Some of you are probably wondering what this company we’re building is all about. Here’s the short answer: Sash is a social embetterment platform designed to bridge the gap between learning and market needs. If you’re still confused, no worries. Most people are.

Three big problems

The longer version is that Sash is fundamentally about solving three big problems:

  1. A degree is not a good indicator of future success

    The first point is pretty simple: just because you have a college degree doesn’t mean you’re particularly good at anything. It doesn’t mean you’re qualified for any particular job. It merely means you can follow directions and jump through hoops. It also means you’ve probably had something close to the typical college experience.

    All of those things are worth something, don’t get me wrong. But they don’t necessarily say much about your readiness for the job market or any particular position within it.

    Because employers don’t have better ways to qualify people for positions, the degree is still a standard sort of checkbox included in most job qualifications today. But what about all of the amazing people who opted for an alternative education or who skipped college altogether? What about all the students who decided to take their education into their own hands vs. entrusting it to failed modern institutions

    The Sash team believes there’s a better way to identify and qualify the right candidates for jobs, degree or no degree. It’s time to start asking better questions about who people are and what they can do, and it’s time to use better qualifiers to do so.

  2. The experience loop is both depressing and exhausting

    Some of you probably know someone who has applied for an entry-level job that required a certain amount of experience in order to qualify (it might have even been you). The big question, of course, is how is someone supposed to get the experience needed to qualify for an entry-level position if most entry-level positions require a certain amount of experience to qualify?

    The sad reality is minimum wage laws and other factors have priced out entry-level workers, and those that do make it through the loopholes often get there through someone they know who can personally vouch for them. But where does that leave everyone else?

    What if there was a better way to both gain experience and demonstrate qualities that are difficult to judge in an interview? Things like: grit, expertise, determination, follow-through, initiative, integrity, etc.

    The Sash team envisions a world where job-seekers are able to tell their whole story, painting a vibrant picture of who they are, what they care about, and why they’d be a good fit for a job and organization. We want to talk about who a person has the propensity and potential to become, not simply who they have been.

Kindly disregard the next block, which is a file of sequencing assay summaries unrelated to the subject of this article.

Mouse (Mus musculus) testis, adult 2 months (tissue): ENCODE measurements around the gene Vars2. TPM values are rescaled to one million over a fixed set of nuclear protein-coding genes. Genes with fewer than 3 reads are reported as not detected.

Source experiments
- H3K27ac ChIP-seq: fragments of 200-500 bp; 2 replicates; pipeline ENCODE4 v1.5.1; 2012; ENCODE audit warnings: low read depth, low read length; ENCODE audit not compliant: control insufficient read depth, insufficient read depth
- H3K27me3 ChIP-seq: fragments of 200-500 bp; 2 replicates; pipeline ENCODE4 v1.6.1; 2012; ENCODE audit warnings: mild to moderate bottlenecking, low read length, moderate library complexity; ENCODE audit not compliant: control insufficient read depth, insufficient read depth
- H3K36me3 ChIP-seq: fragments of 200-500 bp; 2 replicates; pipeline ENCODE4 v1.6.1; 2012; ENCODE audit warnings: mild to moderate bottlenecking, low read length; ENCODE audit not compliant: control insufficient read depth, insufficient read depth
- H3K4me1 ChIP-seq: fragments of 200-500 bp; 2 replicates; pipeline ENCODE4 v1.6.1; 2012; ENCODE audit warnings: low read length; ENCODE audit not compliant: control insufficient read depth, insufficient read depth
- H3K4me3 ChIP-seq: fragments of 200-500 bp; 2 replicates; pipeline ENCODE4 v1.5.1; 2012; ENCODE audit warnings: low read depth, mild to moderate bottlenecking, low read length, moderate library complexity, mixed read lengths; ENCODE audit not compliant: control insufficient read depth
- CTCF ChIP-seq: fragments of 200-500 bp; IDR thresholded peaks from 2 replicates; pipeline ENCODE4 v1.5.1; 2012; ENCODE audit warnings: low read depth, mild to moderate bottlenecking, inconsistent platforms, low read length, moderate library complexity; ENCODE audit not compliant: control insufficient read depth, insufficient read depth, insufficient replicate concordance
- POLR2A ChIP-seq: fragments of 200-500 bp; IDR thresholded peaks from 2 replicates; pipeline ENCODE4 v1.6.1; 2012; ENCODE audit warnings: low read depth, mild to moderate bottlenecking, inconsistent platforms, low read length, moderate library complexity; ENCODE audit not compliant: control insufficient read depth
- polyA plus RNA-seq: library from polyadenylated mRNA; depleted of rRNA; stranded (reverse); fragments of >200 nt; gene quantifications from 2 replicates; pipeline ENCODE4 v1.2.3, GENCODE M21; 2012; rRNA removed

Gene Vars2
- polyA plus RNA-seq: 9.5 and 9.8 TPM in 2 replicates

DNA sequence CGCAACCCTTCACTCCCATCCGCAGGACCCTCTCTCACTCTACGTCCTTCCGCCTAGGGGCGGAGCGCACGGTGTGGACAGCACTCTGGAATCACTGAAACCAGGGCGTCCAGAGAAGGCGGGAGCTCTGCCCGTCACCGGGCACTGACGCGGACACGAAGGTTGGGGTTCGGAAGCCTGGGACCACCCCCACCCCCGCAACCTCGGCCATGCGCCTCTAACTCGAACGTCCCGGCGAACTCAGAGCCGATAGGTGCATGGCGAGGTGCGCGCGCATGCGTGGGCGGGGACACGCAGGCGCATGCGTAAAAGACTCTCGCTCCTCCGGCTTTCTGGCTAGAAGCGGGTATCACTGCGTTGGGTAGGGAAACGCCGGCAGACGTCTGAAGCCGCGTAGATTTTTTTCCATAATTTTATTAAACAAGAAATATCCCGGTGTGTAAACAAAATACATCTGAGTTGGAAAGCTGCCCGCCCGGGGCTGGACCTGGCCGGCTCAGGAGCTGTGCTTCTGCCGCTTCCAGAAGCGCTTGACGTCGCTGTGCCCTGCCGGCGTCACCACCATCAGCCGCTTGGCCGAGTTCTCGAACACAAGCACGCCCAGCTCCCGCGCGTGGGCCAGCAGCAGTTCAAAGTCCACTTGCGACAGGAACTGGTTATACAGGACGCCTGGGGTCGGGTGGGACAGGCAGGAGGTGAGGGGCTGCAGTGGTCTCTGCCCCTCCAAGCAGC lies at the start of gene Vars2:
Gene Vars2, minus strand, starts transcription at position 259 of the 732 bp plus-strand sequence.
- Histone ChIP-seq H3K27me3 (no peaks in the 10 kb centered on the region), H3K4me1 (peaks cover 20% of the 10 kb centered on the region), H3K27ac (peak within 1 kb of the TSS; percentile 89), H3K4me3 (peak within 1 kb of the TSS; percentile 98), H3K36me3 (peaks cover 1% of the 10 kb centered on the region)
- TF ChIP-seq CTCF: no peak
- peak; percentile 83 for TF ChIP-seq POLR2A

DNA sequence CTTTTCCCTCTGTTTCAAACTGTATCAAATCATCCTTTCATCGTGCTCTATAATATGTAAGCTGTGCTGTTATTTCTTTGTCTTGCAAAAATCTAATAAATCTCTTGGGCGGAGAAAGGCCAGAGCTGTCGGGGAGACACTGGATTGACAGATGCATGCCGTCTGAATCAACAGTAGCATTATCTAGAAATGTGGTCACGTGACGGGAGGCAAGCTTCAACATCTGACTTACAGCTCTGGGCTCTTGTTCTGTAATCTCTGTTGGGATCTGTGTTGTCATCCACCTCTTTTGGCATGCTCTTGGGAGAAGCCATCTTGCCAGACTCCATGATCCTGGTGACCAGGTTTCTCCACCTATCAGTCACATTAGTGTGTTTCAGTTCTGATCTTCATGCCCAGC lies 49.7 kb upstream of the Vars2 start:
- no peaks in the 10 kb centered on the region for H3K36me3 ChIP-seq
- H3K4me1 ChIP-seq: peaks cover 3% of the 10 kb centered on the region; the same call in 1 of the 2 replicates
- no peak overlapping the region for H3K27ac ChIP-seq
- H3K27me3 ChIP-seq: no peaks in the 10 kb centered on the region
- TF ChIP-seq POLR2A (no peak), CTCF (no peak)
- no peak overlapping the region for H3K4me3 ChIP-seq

3. Hiring is an expensive gamble

    Hiring the wrong person is incredibly expensive. Especially if you do it a lot. For larger or growing organizations, hiring the wrong people not only is expensive, it also delays growth, damages company culture, and is just plain frustrating.

    When companies don’t have a good gauge by which to hire, they can end up choosing people who look good on paper or who interview well. But the real test comes in the day-to-day work, the details, the dedication, the culture fit, and more. 

    The Sash team believes that by helping companies take a chance on the right people, whether or not they have a degree and/or the relevant experience necessary will both decrease employee turnover and increase job satisfaction.

The not-so-secret sauce

This isn’t rocket science. And what we’re building, while complex, isn’t revolutionary. We simply believe that with the proper mix of certifications, experiences, skills, interests, and personality data, we will be able to identify the right employees for the right companies.

Our friends at Barn2door are a great example. They build technology for farms. Sure, they’re a startup like any other startup, but because they work with farms, it’s important for their employees to have a knowledge of and passion for things like farming, nutrition, and agriculture. While it’s true that any sales rep might do the job, how much better would it be for the company and the employee if the sales rep actually cared about the farming industry and was passionate about helping farms distribute their products? Or what if an applicant did her senior seminar paper on something like GMOs? Or what if she was an avid home gardener on the side? 

It’s the little details we don’t think to talk about or ask about––the details that also don’t usually show up on a resume that can actually tell us a great deal about culture fit (that is, the experiences and attributes that support the values a company espouses). The same is true with personality traits. Some employee/boss combinations are a recipe for disaster? Wouldn’t it be good to know that up front? 

Recruiters spend a lot of time trying to find people who are both a technical fit and a culture fit, sometimes with a great amount of bias. We believe machine learning can help to identify candidates who are a great technical and cultural fit while also eliminating some of the human bias that can sometimes get in the way.

And not only that, we think we can use technology to identify those who are maybe one certification or one experience away from being qualified for something they may have never even dreamed of doing.

The future of work

Everyone wants to do something meaningful with their lives. We all want to find work environments where we belong, like the people we spend our days with and feel a bit of passion for the work we do.

And that’s why we’re building Sash. We hope you’ll join us for the ride (and maybe nab a few badges along the way).

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